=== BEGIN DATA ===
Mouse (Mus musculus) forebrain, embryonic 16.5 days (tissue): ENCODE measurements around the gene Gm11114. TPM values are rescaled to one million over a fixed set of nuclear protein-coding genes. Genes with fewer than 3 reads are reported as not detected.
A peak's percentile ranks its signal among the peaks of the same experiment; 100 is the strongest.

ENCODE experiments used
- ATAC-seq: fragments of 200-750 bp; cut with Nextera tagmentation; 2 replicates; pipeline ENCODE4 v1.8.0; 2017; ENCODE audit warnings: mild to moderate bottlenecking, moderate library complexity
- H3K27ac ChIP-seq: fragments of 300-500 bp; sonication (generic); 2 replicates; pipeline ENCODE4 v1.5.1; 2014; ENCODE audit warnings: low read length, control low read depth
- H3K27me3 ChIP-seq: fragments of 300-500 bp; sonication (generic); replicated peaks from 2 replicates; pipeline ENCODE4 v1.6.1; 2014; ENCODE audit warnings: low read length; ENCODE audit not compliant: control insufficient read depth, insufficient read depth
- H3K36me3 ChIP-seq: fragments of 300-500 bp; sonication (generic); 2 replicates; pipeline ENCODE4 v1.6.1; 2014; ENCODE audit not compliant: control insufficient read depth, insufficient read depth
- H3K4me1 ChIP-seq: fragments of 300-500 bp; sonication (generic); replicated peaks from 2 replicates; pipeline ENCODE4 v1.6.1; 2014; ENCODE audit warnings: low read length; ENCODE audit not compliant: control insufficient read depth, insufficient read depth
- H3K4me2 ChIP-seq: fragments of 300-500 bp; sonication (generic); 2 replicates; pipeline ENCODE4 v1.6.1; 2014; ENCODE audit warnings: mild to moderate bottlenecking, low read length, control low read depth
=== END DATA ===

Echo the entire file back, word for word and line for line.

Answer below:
Mouse (Mus musculus) forebrain, embryonic 16.5 days (tissue): ENCODE measurements around the gene Gm11114. TPM values are rescaled to one million over a fixed set of nuclear protein-coding genes. Genes with fewer than 3 reads are reported as not detected.
A peak's percentile ranks its signal among the peaks of the same experiment; 100 is the strongest.

ENCODE experiments used
- ATAC-seq: fragments of 200-750 bp; cut with Nextera tagmentation; 2 replicates; pipeline ENCODE4 v1.8.0; 2017; ENCODE audit warnings: mild to moderate bottlenecking, moderate library complexity
- H3K27ac ChIP-seq: fragments of 300-500 bp; sonication (generic); 2 replicates; pipeline ENCODE4 v1.5.1; 2014; ENCODE audit warnings: low read length, control low read depth
- H3K27me3 ChIP-seq: fragments of 300-500 bp; sonication (generic); replicated peaks from 2 replicates; pipeline ENCODE4 v1.6.1; 2014; ENCODE audit warnings: low read length; ENCODE audit not compliant: control insufficient read depth, insufficient read depth
- H3K36me3 ChIP-seq: fragments of 300-500 bp; sonication (generic); 2 replicates; pipeline ENCODE4 v1.6.1; 2014; ENCODE audit not compliant: control insufficient read depth, insufficient read depth
- H3K4me1 ChIP-seq: fragments of 300-500 bp; sonication (generic); replicated peaks from 2 replicates; pipeline ENCODE4 v1.6.1; 2014; ENCODE audit warnings: low read length; ENCODE audit not compliant: control insufficient read depth, insufficient read depth
- H3K4me2 ChIP-seq: fragments of 300-500 bp; sonication (generic); 2 replicates; pipeline ENCODE4 v1.6.1; 2014; ENCODE audit warnings: mild to moderate bottlenecking, low read length, control low read depth